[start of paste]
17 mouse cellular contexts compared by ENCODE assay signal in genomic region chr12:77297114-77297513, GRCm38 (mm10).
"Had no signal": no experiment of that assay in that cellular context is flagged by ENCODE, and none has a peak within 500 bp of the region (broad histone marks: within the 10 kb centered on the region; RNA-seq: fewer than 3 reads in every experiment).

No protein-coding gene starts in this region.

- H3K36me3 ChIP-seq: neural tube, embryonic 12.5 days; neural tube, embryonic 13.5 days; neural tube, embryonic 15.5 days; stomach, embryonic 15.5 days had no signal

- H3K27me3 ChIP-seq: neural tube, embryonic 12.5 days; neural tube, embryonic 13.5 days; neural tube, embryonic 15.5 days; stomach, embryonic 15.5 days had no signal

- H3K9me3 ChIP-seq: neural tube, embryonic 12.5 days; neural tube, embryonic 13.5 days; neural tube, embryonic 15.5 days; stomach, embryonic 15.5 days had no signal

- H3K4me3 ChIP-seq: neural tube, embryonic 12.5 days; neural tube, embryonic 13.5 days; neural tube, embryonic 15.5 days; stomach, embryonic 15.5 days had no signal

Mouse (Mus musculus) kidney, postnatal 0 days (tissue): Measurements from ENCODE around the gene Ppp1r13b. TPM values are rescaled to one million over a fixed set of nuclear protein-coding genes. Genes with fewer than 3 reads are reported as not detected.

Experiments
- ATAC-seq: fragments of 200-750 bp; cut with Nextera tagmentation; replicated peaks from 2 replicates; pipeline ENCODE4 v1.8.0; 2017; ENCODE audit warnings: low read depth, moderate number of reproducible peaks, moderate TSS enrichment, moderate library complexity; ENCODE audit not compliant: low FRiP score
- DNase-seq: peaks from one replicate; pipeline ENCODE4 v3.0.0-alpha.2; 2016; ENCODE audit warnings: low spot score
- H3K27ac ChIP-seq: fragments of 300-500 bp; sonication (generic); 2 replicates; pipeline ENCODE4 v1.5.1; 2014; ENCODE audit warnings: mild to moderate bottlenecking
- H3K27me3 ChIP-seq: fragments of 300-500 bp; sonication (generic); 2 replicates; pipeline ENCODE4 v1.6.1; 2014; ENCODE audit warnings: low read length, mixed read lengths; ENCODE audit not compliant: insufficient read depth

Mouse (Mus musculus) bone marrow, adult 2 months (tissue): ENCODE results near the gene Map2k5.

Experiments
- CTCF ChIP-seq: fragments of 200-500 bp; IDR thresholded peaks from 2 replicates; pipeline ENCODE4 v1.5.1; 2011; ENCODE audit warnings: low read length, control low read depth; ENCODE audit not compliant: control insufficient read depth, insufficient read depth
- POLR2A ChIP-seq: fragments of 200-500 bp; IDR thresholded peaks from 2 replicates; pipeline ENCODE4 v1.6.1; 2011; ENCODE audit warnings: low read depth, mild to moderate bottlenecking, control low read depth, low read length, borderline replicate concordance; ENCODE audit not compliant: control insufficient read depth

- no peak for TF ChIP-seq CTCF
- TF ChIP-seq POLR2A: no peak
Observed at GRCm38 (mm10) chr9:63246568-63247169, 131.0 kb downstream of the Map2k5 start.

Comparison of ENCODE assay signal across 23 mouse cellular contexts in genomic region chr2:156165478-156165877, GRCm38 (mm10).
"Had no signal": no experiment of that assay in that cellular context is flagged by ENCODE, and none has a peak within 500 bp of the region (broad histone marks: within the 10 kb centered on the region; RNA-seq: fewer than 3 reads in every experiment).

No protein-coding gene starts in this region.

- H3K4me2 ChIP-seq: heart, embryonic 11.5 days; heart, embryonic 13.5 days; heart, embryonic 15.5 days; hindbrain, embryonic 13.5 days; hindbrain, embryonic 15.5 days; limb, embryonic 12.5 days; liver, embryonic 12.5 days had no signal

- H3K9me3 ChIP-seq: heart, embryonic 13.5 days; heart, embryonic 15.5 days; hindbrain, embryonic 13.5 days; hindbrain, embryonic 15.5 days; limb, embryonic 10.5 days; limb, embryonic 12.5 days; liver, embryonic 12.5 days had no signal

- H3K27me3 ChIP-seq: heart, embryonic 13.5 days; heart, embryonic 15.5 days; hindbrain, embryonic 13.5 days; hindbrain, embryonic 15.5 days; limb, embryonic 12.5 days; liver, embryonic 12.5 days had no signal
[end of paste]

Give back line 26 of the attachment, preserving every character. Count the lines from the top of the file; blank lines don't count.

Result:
- H3K27me3 ChIP-seq: heart, embryonic 13.5 days; heart, embryonic 15.5 days; hindbrain, embryonic 13.5 days; hindbrain, embryonic 15.5 days; limb, embryonic 12.5 days; liver, embryonic 12.5 days had no signal